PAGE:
THE RAILROAD THAT DIED AT SEA – Post #43, Day 276, February 3, 2015 – On board” Paul, Hank, Jim K
Henry Flagler was a man ahead of his time. Despite quitting school at the age of 14, he went on to co-found Standard Oil, to found Palm Beach, and to be considered the “father of Miami”. But he is best known for opening the east coast of Florida to tourism and development by building a railroad south from Jacksonville to Miami. Before his railroad, the spectacular beaches along the Atlantic were difficult to get to and only sparsely inhabited. Flagler changed all that.
Henry Flagler first visited Florida when his wife became ill and her doctor recommended an extended visit to the warm climate. He stayed at a hotel in St. Augustine, and was so taken by the beaches and the winter climate that he began building luxury hotels along the Florida coast, including the first development in Palm Beach. However, when a hard frost hit Palm Beach but not Miami, he decided to extend his railroad to further south and build a hotel there as well. The rest is history. He had one more goal to accomplish near the end of his life, however, and that goal became an obsession. He decided to extend the railroad to Key West, 156 miles across islands, swamp, and open water, all infested with mosquitos and other insects. The longest open-water segment required a bridge 7 miles long. Concrete was chosen as the structure of the bridge to withstand the power of the sea during harsh winter storms. However, concrete at the time could not withstand the ravages of salt water, so a new salt-resistant concrete had to be developed before construction could begin. The new concrete that Flagler’s team researched and created revolutionized marine construction for many years thereafter. Work began in 1905, but hurricanes in 1906, 1909, and 1910 destroyed much of the railroad that had been built at the time and killed more than 100 workers. Still Flagler pressed on, accelerating the work so it could be completed before he died. Finally, in 1912, seven years after the start of construction, the railroad was completed. Flagler, by then blind, traveled in the first railroad car to make the trip from the mainland to Key West. He told the welcoming crowd: “Now I can die happy. My dream is fulfilled”. The railroad had cost $1.31 billion in today’s dollars, all paid for by Flagler’s personal fortune. It was dubbed the “eighth Wonder of the World”.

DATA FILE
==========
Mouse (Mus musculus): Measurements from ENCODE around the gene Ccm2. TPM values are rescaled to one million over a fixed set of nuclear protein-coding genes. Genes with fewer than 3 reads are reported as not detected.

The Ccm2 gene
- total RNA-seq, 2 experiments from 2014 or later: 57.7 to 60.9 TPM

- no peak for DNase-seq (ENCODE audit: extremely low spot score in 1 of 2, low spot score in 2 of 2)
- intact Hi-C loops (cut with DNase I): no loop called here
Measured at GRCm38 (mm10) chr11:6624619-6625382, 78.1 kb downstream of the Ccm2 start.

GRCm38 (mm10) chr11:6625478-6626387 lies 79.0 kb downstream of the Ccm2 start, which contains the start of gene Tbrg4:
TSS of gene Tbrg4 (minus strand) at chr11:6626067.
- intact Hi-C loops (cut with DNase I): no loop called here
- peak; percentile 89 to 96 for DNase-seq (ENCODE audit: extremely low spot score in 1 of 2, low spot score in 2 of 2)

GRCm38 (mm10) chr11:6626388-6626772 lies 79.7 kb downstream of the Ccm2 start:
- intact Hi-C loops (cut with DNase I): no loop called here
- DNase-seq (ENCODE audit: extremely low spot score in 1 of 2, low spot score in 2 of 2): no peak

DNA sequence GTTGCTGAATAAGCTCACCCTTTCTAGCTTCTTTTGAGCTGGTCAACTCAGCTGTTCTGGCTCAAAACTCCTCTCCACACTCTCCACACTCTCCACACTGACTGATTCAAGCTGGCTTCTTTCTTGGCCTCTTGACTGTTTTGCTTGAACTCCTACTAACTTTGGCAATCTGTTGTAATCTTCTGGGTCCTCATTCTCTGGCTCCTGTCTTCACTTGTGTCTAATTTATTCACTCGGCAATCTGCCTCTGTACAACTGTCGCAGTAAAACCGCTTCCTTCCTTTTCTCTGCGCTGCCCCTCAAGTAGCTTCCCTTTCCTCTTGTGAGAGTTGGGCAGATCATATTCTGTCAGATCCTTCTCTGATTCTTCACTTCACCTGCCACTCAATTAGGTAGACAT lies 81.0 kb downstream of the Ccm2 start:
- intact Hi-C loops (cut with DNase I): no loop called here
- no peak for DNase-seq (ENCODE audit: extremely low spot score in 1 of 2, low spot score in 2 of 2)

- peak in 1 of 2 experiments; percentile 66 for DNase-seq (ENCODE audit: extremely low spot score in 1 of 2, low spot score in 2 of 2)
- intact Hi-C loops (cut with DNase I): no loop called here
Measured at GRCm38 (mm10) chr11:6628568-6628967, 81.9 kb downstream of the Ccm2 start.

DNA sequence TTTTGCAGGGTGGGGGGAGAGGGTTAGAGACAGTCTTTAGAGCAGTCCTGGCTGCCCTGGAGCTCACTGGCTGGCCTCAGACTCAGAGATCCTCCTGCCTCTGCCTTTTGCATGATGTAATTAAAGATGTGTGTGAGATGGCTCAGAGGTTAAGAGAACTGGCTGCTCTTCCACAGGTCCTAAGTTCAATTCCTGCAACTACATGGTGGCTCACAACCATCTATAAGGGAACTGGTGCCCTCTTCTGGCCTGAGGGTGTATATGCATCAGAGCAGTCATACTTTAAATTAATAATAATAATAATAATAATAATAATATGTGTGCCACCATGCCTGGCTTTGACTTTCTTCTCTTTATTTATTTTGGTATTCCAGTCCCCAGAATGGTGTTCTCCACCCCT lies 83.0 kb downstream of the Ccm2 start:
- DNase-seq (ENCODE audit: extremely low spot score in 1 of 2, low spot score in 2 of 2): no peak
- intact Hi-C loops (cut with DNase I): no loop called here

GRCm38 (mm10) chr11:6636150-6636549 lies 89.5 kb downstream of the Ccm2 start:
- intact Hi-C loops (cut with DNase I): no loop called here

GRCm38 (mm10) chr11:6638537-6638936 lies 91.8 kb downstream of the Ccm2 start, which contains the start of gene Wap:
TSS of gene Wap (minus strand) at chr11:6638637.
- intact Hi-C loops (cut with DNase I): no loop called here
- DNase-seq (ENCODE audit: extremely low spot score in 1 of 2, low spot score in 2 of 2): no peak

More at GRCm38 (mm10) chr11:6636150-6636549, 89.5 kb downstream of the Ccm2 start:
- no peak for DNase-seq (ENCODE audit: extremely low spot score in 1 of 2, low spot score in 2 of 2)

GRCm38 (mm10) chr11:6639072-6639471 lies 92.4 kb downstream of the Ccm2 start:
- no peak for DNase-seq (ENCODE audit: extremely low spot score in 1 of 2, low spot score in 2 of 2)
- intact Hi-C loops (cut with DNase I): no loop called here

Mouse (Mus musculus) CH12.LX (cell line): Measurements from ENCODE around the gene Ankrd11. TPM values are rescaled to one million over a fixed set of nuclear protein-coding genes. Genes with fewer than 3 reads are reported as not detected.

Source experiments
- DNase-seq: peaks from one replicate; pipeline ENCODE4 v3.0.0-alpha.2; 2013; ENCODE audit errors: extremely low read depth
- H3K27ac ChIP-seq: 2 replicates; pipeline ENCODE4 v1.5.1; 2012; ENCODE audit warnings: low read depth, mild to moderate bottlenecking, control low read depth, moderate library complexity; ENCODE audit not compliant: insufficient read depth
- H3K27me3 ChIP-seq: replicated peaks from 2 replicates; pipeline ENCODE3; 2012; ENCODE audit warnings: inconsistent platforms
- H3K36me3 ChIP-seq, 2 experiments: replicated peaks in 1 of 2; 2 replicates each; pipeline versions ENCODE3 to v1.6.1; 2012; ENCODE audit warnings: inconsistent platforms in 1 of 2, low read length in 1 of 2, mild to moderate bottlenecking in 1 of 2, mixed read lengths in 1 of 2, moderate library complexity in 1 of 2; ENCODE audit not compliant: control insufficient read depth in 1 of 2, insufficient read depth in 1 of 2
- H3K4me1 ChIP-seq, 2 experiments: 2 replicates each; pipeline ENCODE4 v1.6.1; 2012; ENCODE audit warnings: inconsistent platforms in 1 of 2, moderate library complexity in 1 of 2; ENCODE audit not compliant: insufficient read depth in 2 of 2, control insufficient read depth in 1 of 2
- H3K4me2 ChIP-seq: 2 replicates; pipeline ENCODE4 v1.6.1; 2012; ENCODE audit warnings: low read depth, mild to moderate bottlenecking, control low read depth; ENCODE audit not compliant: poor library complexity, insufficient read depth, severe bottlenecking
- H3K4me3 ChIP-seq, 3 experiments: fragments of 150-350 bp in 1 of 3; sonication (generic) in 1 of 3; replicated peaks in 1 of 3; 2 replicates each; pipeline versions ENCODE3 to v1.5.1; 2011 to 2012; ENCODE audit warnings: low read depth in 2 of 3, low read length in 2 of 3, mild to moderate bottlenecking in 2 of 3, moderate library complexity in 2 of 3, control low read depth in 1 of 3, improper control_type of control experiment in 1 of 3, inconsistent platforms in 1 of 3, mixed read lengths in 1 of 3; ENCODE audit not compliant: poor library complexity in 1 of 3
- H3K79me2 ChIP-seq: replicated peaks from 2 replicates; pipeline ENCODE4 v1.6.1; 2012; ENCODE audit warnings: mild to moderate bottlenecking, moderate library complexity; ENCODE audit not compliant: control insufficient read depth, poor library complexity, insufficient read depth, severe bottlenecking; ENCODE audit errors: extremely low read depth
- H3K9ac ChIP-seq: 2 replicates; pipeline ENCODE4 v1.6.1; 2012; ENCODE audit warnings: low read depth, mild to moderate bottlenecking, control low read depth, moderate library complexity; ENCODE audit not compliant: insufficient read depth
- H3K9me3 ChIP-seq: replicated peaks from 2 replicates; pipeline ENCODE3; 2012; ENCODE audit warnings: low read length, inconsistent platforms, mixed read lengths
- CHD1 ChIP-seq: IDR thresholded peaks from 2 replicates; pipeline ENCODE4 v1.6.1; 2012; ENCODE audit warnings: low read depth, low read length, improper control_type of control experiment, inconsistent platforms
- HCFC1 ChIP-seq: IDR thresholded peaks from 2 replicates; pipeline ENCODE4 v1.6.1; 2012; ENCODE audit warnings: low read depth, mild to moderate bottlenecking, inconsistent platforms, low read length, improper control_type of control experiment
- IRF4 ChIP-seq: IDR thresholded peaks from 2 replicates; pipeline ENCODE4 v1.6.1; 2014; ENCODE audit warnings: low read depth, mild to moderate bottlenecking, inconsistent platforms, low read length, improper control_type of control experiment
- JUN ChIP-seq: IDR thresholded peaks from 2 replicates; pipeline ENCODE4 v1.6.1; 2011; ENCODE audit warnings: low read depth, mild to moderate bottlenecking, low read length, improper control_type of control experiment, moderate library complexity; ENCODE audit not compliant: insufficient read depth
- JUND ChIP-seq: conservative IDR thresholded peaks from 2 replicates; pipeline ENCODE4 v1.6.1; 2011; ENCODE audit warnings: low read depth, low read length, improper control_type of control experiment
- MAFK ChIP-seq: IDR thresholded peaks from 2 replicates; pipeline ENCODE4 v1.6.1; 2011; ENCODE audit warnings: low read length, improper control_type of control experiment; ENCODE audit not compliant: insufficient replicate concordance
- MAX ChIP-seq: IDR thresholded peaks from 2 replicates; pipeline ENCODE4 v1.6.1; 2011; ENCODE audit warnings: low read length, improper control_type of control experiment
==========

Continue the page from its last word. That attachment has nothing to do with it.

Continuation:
In 1935, a massive hurricane destroyed 40 miles of the railroad. By that time, automobile travel was replacing railroad travel, so the State of Florida purchased the bridge. The state converted the old railroad bridges into the Overseas Highway, which opened in 1938, utilizing the undamaged portion of the bridges and building the highway on top of the railway. The bridge was substantially re-built again in its entirety in 1980. Without Flagler, there would be no highway access the Florida Keys today.
At the risk of boring everyone with more pictures of bridges, this is a pretty special one so I couldn’t resist:
One more interesting anecdote about Henry Flagler – his second wife had been institutionalized for mental illness for six years when Flagler used his political influence to persuade the Florida Legislature in 1901 to pass a law that made incurable insanity legal grounds for divorce; he divorced his wife the following year. Flagler was the only person to be divorced under the law he instigated before it was repealed shortly thereafter.
After being spoiled by 7 days of calm, near-perfect weather in a row on our way from Fort Myers Beach to the Keys, we’re now in a pattern of windy weather. After 5 days in Key West, a one day weather window opened up and we ran 85 miles to Islamorada on Upper Matecumbe Key (I can’t pronounce them either). Islamorada consists of a narrow spit of land with commercial strip stores along Route 1 and a series of quaint and charming places to stay and open-air restaurants/tiki bars overlooking the bayside or the ocean side of the island. We stayed at one such place tucked in a small, protected harbor. Music is king here, and there was live music throughout the lunch period, the afternoon, and the evening every day. The highlights of our stay were a day of fishing with a guide and watching the Patriots from an open-air tiki bar win the Super Bowl; here are some pictures:
Our next stop was Key Largo after a run of about 30 miles in sunny, 80 degree weather. We’re back in the Intracoastal Waterway on the Gulf side, which is more protected from east and south winds than the Hawk Channel on the Atlantic side. Here are some images from our stay in Key Largo:
Our next stop will be Miami!